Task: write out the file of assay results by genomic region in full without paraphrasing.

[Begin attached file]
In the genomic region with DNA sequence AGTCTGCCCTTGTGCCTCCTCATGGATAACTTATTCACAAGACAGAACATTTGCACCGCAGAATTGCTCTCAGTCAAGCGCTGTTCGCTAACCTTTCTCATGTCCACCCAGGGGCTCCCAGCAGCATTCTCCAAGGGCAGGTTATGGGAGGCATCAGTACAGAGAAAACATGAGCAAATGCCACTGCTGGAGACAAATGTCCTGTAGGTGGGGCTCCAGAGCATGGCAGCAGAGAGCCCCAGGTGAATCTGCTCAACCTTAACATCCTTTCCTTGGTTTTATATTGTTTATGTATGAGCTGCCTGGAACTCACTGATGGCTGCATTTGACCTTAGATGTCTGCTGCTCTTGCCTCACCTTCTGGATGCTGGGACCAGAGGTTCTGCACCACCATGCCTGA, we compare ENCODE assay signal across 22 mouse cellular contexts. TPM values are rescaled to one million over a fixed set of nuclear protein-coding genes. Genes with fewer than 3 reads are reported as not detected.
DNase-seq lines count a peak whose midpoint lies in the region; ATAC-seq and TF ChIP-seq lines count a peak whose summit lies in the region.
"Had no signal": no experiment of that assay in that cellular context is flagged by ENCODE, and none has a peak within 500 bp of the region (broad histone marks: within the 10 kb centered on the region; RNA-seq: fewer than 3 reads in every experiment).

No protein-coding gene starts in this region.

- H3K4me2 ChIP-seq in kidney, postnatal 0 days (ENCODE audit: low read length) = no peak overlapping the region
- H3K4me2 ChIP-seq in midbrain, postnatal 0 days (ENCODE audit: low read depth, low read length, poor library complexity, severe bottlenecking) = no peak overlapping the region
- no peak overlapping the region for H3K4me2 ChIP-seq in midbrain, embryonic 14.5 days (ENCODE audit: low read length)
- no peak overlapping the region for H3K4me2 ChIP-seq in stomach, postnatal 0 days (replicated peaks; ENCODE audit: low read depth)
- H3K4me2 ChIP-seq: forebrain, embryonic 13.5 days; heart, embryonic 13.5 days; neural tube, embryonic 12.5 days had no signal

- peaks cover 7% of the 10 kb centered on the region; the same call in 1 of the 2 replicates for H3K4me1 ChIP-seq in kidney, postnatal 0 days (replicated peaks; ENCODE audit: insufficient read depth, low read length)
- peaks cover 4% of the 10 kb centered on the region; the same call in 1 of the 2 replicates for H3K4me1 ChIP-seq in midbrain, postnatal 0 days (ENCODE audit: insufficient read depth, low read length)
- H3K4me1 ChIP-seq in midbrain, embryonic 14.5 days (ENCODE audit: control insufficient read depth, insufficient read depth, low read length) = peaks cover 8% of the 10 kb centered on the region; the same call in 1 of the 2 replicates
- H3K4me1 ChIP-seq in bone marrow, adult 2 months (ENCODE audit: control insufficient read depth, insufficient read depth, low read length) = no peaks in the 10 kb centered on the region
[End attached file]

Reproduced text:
In the genomic region with DNA sequence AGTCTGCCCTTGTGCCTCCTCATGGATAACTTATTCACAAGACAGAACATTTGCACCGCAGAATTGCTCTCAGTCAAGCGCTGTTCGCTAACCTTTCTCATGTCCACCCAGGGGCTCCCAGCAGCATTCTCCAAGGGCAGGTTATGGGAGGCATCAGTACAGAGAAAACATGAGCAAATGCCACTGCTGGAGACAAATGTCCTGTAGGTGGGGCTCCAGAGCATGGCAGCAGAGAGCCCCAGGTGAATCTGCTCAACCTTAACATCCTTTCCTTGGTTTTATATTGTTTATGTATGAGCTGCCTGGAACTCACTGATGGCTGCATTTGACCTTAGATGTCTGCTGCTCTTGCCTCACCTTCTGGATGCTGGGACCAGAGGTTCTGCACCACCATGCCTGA, we compare ENCODE assay signal across 22 mouse cellular contexts. TPM values are rescaled to one million over a fixed set of nuclear protein-coding genes. Genes with fewer than 3 reads are reported as not detected.
DNase-seq lines count a peak whose midpoint lies in the region; ATAC-seq and TF ChIP-seq lines count a peak whose summit lies in the region.
"Had no signal": no experiment of that assay in that cellular context is flagged by ENCODE, and none has a peak within 500 bp of the region (broad histone marks: within the 10 kb centered on the region; RNA-seq: fewer than 3 reads in every experiment).

No protein-coding gene starts in this region.

- H3K4me2 ChIP-seq in kidney, postnatal 0 days (ENCODE audit: low read length) = no peak overlapping the region
- H3K4me2 ChIP-seq in midbrain, postnatal 0 days (ENCODE audit: low read depth, low read length, poor library complexity, severe bottlenecking) = no peak overlapping the region
- no peak overlapping the region for H3K4me2 ChIP-seq in midbrain, embryonic 14.5 days (ENCODE audit: low read length)
- no peak overlapping the region for H3K4me2 ChIP-seq in stomach, postnatal 0 days (replicated peaks; ENCODE audit: low read depth)
- H3K4me2 ChIP-seq: forebrain, embryonic 13.5 days; heart, embryonic 13.5 days; neural tube, embryonic 12.5 days had no signal

- peaks cover 7% of the 10 kb centered on the region; the same call in 1 of the 2 replicates for H3K4me1 ChIP-seq in kidney, postnatal 0 days (replicated peaks; ENCODE audit: insufficient read depth, low read length)
- peaks cover 4% of the 10 kb centered on the region; the same call in 1 of the 2 replicates for H3K4me1 ChIP-seq in midbrain, postnatal 0 days (ENCODE audit: insufficient read depth, low read length)
- H3K4me1 ChIP-seq in midbrain, embryonic 14.5 days (ENCODE audit: control insufficient read depth, insufficient read depth, low read length) = peaks cover 8% of the 10 kb centered on the region; the same call in 1 of the 2 replicates
- H3K4me1 ChIP-seq in bone marrow, adult 2 months (ENCODE audit: control insufficient read depth, insufficient read depth, low read length) = no peaks in the 10 kb centered on the region